Over the past several years, "the American in Tuscany" has become a literary subgenre. Launched by the phenomenal success of Frances Mayes's Under the Tuscan Sun, bookstores now burgeon with nimble, witty accounts of this clash in cultures-Americans trying to do American things in Italy and bumping against a brick wall of tradition.Before this subgenre exhausts itself, it's only fair that we hear the other side of the story-that of a native Tuscan and of dozens of Americans who have stormed through his life and homeland, determined to find in it whatever they are looking for, whether quaintness or wisdom, submission or direction.There is no one better to provide this view than Dario Castagno. A Tuscan guide whose client base is predominantly American, Dario has spent more than a decade taking individuals and small groups on customized tours through the Chianti region of Tuscany. Reared in Britain through early childhood, he speaks English fluently and is therefore capable of fully engaging his American clients and getting to know them. Too Much Tuscan Sun is Dario's account of some of his more remarkable customers, from the obsessive and the oblivious to the downright lunatic.It is also a primer on Tuscany--its charms and its culture. Structured around a typical Tuscan year, Dario takes us through the sights, smells, and sounds of Chianti during each of the twelve months, including the festivities and pageantry that accord with the season, most notable the Palio-the bareback horse race that consumes the social energies of the people of Siena for all of July and August.Dario also intersperses an account of his own life and times-that of a transplanted British "little lord" who learns to love the wilds of Chianti; of his discovery and adoption of abandoned peasant farmhouses; of his apprenticeship in the wine industry; and of his arduous transformation from bohemian layabout to thriving Tuscan guide.But the bulk of the book is devoted, with humor and affection, to the Americans he has met-the vain, the silly, the ignorant, the ambitious, the horny, the condescending, the charming, and the outright pathological. Some of them have made his life hell and live in his nightmares; others became lifelong friends.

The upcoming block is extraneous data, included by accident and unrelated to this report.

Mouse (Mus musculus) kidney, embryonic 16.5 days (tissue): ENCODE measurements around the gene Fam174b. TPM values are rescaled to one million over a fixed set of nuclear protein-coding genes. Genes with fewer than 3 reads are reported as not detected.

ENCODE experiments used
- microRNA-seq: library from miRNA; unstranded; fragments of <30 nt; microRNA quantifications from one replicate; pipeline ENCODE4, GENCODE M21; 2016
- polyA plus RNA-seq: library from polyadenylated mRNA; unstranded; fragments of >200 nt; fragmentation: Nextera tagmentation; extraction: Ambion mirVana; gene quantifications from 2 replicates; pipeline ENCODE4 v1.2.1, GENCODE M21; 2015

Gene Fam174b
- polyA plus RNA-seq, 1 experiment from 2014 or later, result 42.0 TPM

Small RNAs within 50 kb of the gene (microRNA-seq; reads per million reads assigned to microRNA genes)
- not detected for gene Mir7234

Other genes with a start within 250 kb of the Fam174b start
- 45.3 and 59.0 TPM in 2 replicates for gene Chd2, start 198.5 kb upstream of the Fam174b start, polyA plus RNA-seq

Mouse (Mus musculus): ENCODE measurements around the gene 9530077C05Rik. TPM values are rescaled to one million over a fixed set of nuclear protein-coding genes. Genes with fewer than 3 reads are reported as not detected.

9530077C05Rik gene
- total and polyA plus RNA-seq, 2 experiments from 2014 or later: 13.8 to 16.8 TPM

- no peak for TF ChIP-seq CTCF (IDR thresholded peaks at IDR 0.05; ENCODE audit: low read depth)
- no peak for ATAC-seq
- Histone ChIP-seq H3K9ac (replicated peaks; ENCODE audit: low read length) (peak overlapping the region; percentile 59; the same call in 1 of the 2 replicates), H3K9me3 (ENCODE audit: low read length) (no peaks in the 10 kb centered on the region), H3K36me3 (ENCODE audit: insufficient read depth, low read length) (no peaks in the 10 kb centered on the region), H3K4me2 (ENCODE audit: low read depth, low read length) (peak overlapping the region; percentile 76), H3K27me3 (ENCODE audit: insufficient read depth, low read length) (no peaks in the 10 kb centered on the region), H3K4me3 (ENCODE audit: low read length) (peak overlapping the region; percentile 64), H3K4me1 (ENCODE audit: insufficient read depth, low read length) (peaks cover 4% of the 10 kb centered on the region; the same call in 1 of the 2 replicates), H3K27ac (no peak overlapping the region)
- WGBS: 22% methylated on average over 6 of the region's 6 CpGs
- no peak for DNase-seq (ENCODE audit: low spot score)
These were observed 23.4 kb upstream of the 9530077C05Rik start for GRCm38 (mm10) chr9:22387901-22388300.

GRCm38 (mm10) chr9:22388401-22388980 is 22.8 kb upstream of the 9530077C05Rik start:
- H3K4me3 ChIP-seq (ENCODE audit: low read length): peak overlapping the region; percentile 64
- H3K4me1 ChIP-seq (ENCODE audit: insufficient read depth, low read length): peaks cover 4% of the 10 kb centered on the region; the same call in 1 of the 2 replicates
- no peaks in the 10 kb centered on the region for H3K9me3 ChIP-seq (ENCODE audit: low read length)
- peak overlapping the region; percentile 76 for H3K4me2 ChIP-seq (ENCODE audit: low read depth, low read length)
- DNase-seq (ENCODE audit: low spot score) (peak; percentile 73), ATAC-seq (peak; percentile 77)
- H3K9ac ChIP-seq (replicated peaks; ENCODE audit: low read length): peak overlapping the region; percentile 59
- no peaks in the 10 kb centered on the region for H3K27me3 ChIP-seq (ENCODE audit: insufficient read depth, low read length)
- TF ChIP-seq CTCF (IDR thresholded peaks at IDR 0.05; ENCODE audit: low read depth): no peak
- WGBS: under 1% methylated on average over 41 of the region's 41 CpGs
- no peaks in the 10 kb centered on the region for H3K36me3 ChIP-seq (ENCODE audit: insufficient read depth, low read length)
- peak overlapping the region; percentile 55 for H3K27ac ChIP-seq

Unlike Under the Tuscan Sun and the flood of cookbooks touting the delights of the Tuscan table, this endearing, lightweight memoir was written by a native of the area. The author recounts the history and character of Chianti the famous wine region at Tuscany's geographic and cultural heart and shares his most unforgettable experiences working as a Chianti tour guide for more than 12 years. Raised in Britain, Castagno began exploring Chianti's countryside as a teenager and fell in love with its dilapidated farmhouses, abandoned in Italy's post-WWII period of industrialization; for him, their stone walls, terracotta roofs and chestnut beams formed "well nigh irresistible" windows into Tuscany's romantic past. As a guide, he shared these journeys with his clients, most of them Americans, including T.T., an overly curious businessman for whom a winery visit "was like taking a child to a chocolate factory"; and an Alabama couple who, sweetly, tried to set Castagno up with their daughter. The farmhouses were also the site of Castagno's startling encounter with a couple of teenage artists and subsequent discovery about Tonio, a local, 94-year-old love machine. Castagno delivers his life story in simple, honest, heartfelt terms, though, unfortunately for readers, there are few true surprises or insights. It's brain candy to be enjoyed with a bottle of red.